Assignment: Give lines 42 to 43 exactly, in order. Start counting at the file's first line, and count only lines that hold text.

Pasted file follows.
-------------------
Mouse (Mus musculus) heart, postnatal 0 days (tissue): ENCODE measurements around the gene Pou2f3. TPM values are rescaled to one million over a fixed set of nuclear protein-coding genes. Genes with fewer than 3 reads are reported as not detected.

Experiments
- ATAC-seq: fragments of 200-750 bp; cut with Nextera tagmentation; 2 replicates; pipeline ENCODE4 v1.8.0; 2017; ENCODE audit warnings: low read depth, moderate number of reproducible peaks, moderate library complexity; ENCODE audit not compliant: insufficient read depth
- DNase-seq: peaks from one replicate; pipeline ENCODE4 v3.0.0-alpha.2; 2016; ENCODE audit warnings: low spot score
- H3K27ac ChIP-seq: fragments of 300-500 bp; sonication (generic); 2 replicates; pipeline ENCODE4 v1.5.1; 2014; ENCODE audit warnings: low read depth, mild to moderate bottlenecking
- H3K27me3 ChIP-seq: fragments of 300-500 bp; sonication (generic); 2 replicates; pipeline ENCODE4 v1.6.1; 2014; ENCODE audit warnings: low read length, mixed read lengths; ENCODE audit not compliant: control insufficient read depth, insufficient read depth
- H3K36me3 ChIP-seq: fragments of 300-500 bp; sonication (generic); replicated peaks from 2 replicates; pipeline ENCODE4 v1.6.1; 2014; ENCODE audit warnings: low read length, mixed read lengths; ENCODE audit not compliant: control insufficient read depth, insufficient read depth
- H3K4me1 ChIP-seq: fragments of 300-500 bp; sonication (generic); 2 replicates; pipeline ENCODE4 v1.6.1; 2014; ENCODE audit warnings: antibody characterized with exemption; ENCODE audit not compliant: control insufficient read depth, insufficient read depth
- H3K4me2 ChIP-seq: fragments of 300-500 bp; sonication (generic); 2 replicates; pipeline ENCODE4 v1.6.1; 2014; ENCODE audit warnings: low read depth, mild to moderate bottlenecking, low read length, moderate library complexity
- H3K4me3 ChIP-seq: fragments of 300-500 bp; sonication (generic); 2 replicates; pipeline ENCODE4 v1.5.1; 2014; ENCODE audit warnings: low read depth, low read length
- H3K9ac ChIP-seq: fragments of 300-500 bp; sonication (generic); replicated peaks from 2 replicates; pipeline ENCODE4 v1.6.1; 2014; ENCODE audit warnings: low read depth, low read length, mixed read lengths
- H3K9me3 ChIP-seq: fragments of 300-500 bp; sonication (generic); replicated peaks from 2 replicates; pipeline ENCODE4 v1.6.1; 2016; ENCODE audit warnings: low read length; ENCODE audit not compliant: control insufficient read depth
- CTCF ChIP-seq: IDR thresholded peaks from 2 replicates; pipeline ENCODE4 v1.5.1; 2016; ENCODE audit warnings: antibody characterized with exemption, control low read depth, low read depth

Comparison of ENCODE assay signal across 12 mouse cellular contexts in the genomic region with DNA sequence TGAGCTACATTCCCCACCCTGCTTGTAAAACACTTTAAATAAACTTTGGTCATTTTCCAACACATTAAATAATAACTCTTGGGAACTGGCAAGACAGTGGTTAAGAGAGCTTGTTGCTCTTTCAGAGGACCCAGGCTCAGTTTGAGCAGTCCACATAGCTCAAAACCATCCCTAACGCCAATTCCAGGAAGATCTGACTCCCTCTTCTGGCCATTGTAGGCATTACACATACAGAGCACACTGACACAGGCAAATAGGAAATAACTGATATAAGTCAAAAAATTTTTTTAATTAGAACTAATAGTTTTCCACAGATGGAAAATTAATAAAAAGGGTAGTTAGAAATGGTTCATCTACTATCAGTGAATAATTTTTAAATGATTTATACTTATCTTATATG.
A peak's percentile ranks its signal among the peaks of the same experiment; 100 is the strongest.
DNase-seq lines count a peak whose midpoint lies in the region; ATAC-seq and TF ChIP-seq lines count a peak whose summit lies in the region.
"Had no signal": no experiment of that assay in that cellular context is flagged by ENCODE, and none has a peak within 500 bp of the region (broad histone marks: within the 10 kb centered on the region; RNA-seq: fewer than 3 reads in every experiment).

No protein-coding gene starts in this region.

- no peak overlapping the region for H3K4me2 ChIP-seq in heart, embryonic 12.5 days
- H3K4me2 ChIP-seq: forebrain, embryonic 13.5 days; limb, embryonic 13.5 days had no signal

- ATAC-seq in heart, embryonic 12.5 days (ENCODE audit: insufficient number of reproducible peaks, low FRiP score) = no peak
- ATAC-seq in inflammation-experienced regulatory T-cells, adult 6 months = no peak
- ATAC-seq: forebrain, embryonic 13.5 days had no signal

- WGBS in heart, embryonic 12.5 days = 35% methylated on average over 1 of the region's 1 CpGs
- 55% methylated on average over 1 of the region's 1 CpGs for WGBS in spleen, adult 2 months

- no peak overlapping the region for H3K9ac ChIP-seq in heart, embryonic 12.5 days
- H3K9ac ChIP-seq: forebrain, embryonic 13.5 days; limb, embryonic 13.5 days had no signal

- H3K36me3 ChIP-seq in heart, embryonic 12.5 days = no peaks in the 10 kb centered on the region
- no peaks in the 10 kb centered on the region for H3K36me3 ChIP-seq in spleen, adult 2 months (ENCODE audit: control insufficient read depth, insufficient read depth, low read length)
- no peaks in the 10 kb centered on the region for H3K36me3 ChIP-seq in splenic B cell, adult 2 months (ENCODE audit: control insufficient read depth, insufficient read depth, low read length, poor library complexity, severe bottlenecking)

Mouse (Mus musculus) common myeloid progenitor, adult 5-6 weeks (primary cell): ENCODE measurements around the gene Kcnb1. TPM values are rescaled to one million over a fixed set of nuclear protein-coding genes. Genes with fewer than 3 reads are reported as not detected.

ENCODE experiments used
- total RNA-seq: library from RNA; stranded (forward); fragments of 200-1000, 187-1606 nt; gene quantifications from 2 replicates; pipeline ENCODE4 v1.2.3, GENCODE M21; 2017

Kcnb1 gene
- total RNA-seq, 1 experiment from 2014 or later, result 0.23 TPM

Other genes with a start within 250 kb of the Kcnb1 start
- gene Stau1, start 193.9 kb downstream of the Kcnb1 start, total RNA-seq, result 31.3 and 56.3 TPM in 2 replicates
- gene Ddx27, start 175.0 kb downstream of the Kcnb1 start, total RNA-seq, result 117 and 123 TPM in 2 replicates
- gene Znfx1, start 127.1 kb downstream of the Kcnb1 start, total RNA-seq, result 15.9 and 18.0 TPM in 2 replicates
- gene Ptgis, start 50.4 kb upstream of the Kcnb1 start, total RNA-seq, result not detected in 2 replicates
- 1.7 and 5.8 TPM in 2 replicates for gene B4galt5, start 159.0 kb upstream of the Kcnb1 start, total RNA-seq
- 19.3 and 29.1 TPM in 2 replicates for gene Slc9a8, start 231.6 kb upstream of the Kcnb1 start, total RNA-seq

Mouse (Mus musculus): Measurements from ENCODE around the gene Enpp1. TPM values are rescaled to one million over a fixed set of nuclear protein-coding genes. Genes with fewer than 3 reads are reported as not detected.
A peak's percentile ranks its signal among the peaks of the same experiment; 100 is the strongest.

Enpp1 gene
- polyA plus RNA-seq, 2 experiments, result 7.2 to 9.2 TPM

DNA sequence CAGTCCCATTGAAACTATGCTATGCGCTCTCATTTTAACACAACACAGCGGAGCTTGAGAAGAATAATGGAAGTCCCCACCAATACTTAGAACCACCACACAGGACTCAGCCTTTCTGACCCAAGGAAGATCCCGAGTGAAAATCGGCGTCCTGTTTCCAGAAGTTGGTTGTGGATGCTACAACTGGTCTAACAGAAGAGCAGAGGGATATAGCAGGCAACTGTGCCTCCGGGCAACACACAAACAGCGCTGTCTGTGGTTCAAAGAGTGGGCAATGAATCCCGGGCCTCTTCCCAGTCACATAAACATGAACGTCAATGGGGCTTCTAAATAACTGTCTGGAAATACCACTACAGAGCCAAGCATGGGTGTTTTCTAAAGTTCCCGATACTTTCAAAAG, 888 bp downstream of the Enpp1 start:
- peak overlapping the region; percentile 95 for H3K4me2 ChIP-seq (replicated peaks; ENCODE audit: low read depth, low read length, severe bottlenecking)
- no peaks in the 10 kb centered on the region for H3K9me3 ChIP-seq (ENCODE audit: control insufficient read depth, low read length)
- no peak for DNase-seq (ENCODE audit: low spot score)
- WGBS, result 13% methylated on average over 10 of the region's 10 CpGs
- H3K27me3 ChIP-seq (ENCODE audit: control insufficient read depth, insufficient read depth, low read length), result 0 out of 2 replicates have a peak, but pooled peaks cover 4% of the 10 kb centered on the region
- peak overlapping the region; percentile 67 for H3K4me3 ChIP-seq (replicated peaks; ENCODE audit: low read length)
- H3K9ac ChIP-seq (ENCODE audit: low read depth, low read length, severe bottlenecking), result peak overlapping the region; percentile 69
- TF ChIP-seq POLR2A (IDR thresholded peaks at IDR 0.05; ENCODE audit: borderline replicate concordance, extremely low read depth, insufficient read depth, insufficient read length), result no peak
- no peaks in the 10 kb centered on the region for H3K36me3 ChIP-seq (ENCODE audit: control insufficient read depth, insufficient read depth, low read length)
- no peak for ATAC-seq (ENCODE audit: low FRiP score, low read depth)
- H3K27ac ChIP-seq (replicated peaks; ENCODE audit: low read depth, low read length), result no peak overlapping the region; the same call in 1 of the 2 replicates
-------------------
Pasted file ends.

- 19.3 and 29.1 TPM in 2 replicates for gene Slc9a8, start 231.6 kb upstream of the Kcnb1 start, total RNA-seq

Mouse (Mus musculus): Measurements from ENCODE around the gene Enpp1. TPM values are rescaled to one million over a fixed set of nuclear protein-coding genes. Genes with fewer than 3 reads are reported as not detected.